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CBH governance review and grower meetings show appetite for change

During the past six months, the CBH board has conducted a governance review.

The aim of the review has been to ensure we have the highest standards of governance so the co-operative remains strong and delivers value to our members for the long term.

Importantly, our members have been at the centre of the review.

Feedback at our Statewide grower meetings and through a comprehensive grower survey that captured views on potential governance improvements has shaped the outcomes.

From the feedback received, it is clear that there is support for change to our governance, with the majority of growers supporting improvements including introducing director tenure limits and reducing the board in size from 12 directors to 10 directors with the introduction of a hybrid model.

At our annual general meeting next month, the board is taking proposed changes to the CBH rules that would implement these two governance improvements.

The introduction of tenure limits is aimed at facilitating new ideas, fresh thinking and diversity of perspectives on the board, and to encourage renewal while retaining experience.

The hybrid model would include five district-elected member directors, two Statewide-elected member directors, and up to three independent directors.

I encourage all members to take the time to understand the proposals and have your say by voting on the resolutions.

The board recommends that members support the resolutions for several reasons.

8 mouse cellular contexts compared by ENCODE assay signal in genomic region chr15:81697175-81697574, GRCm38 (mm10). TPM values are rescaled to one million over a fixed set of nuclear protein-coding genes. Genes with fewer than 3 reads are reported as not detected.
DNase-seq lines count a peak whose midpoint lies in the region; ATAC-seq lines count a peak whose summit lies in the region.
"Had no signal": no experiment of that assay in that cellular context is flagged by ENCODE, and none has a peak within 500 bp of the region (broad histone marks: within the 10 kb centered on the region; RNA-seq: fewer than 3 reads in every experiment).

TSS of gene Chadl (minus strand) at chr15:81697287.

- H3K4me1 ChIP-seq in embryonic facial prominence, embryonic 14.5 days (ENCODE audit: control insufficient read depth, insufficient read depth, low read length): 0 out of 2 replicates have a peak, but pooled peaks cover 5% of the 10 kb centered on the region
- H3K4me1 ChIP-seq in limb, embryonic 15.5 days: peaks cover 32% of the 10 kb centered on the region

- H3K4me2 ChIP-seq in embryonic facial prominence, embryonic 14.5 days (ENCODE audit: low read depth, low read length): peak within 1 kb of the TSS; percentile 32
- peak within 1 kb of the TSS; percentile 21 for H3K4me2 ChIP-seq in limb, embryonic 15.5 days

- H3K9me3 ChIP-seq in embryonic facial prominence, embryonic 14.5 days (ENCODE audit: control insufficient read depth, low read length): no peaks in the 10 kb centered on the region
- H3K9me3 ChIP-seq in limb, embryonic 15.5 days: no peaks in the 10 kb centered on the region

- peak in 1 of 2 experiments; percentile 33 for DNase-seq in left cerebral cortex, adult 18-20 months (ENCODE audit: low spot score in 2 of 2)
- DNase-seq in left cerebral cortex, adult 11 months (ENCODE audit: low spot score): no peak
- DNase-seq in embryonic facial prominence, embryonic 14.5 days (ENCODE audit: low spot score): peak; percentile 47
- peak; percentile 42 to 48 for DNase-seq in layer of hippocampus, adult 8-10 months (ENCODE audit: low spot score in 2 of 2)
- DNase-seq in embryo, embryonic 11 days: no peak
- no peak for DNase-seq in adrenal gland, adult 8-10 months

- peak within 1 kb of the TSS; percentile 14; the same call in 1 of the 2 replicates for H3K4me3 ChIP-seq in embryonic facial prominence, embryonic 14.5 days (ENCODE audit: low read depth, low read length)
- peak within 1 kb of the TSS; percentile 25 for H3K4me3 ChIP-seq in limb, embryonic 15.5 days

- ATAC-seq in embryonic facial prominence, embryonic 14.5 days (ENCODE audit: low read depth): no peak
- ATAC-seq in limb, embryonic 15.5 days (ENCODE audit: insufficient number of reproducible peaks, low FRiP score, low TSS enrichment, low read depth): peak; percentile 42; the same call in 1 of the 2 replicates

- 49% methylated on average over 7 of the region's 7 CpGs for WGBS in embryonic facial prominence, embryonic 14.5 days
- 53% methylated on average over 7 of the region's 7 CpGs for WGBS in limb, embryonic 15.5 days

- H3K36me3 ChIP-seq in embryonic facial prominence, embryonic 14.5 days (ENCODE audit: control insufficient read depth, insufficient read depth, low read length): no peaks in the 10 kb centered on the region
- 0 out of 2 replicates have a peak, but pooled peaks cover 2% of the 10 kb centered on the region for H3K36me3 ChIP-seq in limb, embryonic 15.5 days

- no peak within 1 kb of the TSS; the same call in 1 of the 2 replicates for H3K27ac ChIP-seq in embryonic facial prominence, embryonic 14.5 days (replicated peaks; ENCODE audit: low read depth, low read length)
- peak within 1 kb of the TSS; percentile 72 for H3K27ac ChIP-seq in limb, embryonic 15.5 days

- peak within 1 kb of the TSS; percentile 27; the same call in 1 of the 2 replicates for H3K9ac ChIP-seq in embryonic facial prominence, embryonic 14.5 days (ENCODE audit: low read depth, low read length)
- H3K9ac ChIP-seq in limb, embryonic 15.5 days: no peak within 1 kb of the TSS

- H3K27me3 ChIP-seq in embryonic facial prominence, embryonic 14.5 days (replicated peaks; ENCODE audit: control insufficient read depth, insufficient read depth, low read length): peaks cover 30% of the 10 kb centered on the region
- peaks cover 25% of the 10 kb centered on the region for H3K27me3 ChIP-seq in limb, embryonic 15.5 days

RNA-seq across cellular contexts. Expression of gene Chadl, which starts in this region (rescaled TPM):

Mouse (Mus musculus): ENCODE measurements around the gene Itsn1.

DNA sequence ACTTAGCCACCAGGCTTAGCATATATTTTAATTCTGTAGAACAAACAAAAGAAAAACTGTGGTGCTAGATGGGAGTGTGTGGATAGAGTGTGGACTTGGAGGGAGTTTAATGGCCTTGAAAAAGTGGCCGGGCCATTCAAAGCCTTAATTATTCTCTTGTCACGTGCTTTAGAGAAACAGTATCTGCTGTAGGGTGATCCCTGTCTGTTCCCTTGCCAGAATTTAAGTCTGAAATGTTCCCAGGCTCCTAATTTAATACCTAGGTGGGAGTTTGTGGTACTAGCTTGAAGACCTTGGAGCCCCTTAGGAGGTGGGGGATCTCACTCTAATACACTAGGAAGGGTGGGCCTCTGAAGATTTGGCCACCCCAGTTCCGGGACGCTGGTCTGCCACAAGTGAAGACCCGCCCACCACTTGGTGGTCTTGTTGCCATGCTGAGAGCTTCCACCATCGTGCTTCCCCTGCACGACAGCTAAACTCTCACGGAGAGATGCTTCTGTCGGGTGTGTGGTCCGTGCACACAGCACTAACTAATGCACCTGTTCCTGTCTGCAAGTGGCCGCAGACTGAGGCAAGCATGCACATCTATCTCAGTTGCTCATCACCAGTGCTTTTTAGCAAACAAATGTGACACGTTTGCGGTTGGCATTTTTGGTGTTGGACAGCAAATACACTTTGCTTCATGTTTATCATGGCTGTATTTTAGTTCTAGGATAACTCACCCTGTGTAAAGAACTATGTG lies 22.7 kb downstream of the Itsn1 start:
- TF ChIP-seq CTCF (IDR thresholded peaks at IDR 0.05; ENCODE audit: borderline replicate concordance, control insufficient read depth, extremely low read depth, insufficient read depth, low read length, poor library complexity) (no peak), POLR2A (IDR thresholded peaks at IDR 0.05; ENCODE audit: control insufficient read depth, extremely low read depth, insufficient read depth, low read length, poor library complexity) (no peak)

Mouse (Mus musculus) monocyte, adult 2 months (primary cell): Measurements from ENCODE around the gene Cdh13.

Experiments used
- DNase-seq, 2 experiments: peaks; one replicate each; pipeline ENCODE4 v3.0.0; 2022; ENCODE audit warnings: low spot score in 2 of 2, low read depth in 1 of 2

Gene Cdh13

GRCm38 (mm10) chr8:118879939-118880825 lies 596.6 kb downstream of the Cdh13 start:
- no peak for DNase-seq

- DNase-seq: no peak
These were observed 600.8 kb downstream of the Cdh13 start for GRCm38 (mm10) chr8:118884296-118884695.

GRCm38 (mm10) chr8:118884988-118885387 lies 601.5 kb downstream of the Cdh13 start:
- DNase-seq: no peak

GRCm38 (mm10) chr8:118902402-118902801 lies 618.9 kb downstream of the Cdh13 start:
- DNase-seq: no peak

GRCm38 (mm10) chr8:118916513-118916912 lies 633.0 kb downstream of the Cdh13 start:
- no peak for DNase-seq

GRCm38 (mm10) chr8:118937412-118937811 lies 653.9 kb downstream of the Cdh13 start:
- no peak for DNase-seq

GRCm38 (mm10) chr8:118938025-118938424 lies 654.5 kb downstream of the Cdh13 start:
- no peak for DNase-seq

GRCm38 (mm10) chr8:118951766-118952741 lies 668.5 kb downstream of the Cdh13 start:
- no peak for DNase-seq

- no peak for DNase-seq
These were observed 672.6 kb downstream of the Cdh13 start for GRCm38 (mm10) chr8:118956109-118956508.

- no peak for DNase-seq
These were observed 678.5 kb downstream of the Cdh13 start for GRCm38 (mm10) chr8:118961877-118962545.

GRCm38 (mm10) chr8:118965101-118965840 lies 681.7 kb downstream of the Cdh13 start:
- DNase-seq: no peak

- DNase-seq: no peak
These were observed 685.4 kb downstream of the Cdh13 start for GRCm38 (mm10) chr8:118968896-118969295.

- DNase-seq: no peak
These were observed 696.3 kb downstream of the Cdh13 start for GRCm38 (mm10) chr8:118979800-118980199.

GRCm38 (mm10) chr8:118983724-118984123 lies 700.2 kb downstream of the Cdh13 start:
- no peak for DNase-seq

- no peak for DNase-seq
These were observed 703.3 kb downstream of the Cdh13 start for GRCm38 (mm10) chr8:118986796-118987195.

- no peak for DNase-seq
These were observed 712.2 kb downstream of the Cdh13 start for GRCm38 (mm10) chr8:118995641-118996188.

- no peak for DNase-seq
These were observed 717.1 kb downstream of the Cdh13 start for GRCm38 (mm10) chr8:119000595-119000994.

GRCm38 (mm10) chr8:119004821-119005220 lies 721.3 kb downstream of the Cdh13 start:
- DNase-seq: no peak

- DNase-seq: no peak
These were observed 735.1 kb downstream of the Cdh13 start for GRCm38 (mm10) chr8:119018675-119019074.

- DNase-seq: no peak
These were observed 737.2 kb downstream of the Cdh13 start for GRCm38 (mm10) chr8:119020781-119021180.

Research on governance best practice from co-operative peers and other governance bodies clearly shows smaller boards are generally more agile and efficient in their decision-making and have increased personal involvement and accountability of directors.

Most importantly, CBH directors are required to act in the best interest of all co-operative members, not just their district.

This is why we have proposed the hybrid model to members.

The hybrid model allows for district-elected directors to continue bringing valuable knowledge from their districts, and widens the pool of available potential directors for the Statewide-elected directors.

Together with the introduction of a candidate assessment panel, these changes all encourage merit-based voting of member directors.

If the resolution to reduce the board in size is supported by members at the AGM, we will manage a considered transition over two years, and work with natural election timelines and current vacancies to implement the changes in a considered manner with minimal impact to existing positions.

I would like to reiterate the board’s unwavering commitment to our co-operative structure and ensuring that our co-operative is set up for success for many years to come.

Based on the evidence gathered during the governance review, including from successful co-operatives that had survived crisis and a failed co-operative, one consistent theme emerged — successful co-operatives review and improve their governance structures and processes.

The notice of meeting articulates a clear path forward for either a “yes” or “no” vote on the introduction of director tenure limits and the board size reduction.

While the board has done extensive research, engaged with members and made recommendations, the changes are now in members’ hands, and I strongly encourage you to exercise your vote.

Simon Stead,

CBH chair

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